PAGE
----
You see it in the older kids too. I have two kids who are generally pretty social, but since this has happened they really haven’t seen any other friend in person. I see a little bit of hesitancy I’ve never seen before, of not wanting to go out.
They say they miss their friends, but they don’t know if they want to go back (to school).
In teenagers, I’m seeing more general anxiety, lack of motivation, depression. Those things are all coming out.
We’re sort of at a crossroads for what to do as pediatricians. On one side we want to get kids back into school and to social events and stuff as fast as possible, but on the other hand the risks are still concerning.
I had several positive patients after competing in school sporting events. I think it’s still concerning, but we also don’t want them to have all these mental health and anxiety issues.
Q: Do you think there’s a turning point for that fear?
From a scientific point of view, we’re looking at trying to get the positivity rate down below 2-3%. I have friends and colleagues that are in smaller towns where their kids are doing relatively normal things because they have positivity rates of 1%.
We need our hospitalizations and ICUs to go down, and that will help.
We’re advocating for things like rapid testing, as more testing comes out and are more effective at being correct. School nurses could do rapid testing, to figure out quickly how to get a student in and out.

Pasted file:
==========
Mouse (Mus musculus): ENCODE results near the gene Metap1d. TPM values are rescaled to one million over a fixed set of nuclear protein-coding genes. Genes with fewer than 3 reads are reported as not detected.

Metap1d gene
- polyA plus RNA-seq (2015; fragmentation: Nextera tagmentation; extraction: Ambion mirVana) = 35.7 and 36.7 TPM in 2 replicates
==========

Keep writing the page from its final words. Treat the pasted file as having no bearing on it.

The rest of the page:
Q: There’s a lot of wrong information floating around out there. What are the wrong things you’re hearing about all of this?
The biggest problem I see is the asymptomatic spread. I see people in my extended family say they got together to watch football but it was OK because everyone felt fine.
I think there’s still a lack of knowledge or ignorance that someone can be asymptomatic or pre-symptomatic and still transmit the virus. Without testing or anything, you can’t be sure.
It’s one of the biggest things driving our community spread.
The other thing is when you need to wear masks and not. Overall El Paso has done really well with wearing masks, and other cities have looked at us for that.
I see there’s some confusion as to, if you’re in a restaurant how do you deal with it. If you’re eating the entire time, an hour, your mask is off. That puts someone at risk, especially if everyone else is doing the same thing.
You should limit the amount of time you’re inside or take-out instead of eating in the restaurant.
Q: What are the other financial impacts of working in a practice right now?
I know one person who is getting ready to close down his practice, an older doctor, because he had COVID. He came through OK, but months after he still complains of muscle fatigue and memory loss, and feels it’s time to retire.